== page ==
Young activist’s blue campaign is all wet
Thirteen-year-old Robyn Hamlyn was in Meaford, Ont., last week, explaining water policy to a rapt city council. Inspired by the Maude Barlow documentary Blue Gold: World Water Wars, Hamlyn has spent the last year travelling around Ontario lobbying city councils to become blue. “Help me save our water. I can’t do it without you,” Hamlyn has pleaded to various mayors and councils. So far, she has won the support of Niagara Falls, St. Catharines and four other Ontario municipalities, and doesn’t plan to stop until every community in the province is blue.
Blue Communities, conceived by the Council of Canadians (COC) and the Canadian Union of Public Employees (CUPE) along with activist Barlow, aims to protect Canada’s fresh water. To become a blue community, a municipality must ban the sale of plastic water bottles from public facilities and municipal events, must have a publicly funded and operated water system, and must deem water a human right.
Robyn Hamlyn believes Canada’s fresh water is a shrinking resource. As she stated in a March speech to the Council of Canadians, “We have to act now, instead of later. I get frustrated with people getting hung up on small details and when they should be looking at the bigger, more scarier picture.” What some Ontarians find scariest in this picture is the realization that municipalities take their advice from a 13-year-old.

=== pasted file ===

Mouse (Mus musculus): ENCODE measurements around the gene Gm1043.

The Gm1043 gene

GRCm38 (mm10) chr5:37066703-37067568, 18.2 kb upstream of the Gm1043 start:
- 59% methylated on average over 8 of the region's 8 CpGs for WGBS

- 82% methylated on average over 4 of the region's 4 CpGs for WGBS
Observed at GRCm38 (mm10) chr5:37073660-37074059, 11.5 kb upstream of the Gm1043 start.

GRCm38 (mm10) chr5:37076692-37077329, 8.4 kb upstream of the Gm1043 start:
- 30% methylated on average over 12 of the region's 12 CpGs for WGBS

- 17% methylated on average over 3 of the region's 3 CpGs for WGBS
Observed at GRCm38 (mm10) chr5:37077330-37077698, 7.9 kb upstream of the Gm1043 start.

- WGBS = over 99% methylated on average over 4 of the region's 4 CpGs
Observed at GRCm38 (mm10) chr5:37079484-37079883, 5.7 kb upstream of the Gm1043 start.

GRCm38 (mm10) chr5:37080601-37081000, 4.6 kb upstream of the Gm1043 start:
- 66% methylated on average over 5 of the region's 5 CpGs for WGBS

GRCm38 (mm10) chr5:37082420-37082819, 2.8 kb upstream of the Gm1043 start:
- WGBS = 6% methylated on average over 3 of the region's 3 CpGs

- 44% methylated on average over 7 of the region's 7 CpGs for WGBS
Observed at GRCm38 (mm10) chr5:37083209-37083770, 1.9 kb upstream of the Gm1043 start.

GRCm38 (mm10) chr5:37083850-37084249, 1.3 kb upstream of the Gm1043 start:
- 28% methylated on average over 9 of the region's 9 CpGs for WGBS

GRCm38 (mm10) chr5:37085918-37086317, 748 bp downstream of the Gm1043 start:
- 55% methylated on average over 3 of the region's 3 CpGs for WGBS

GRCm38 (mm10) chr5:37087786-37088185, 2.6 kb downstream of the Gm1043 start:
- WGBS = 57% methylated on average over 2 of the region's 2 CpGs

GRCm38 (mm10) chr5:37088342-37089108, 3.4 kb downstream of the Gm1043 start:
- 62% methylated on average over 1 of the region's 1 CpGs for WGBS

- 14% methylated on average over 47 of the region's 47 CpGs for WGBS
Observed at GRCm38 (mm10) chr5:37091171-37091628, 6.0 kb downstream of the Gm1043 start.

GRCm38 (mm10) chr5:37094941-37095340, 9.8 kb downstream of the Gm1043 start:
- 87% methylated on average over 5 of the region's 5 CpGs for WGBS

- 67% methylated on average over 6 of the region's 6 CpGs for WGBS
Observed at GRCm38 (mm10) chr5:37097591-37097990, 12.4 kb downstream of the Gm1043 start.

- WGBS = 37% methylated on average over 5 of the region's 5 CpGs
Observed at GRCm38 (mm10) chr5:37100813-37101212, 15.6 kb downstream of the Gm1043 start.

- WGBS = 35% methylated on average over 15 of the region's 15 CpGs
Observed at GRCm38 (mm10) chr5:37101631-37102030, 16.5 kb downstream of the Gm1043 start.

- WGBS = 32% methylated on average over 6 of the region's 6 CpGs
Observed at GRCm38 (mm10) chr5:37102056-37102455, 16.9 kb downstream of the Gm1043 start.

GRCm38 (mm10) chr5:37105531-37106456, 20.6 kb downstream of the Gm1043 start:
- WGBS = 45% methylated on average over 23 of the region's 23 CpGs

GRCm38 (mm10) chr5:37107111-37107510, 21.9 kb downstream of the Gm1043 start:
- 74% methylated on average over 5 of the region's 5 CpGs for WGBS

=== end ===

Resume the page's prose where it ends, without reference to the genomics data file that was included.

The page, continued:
Should plastic bottles be elevated to the top of anyone’s environmental agenda? Stewardship Ontario estimates that plastic water bottles make up less than one-fifth of 1% of the municipal solid-waste stream in Canada. In addition, 96% of Canadians say they recycle their plastic water bottles. If water is banned from municipal events, those present won’t go thirsty — they’ll purchase other, often less-healthy alternatives, such as pop, which is, incidentally, composed almost completely of water. Diet Coke is 99% water — privately owned water.
Hamlyn advises municipal councillors that bottled water may actually be less clean and safe than tap water. In reality, the opposite is true: Bottled water has never caused an illness in Canada, whereas tap water has sickened many, most notably in Walkerton, Ont., in 2000, where seven people died and 2,300 suffered from a strain of E. coli.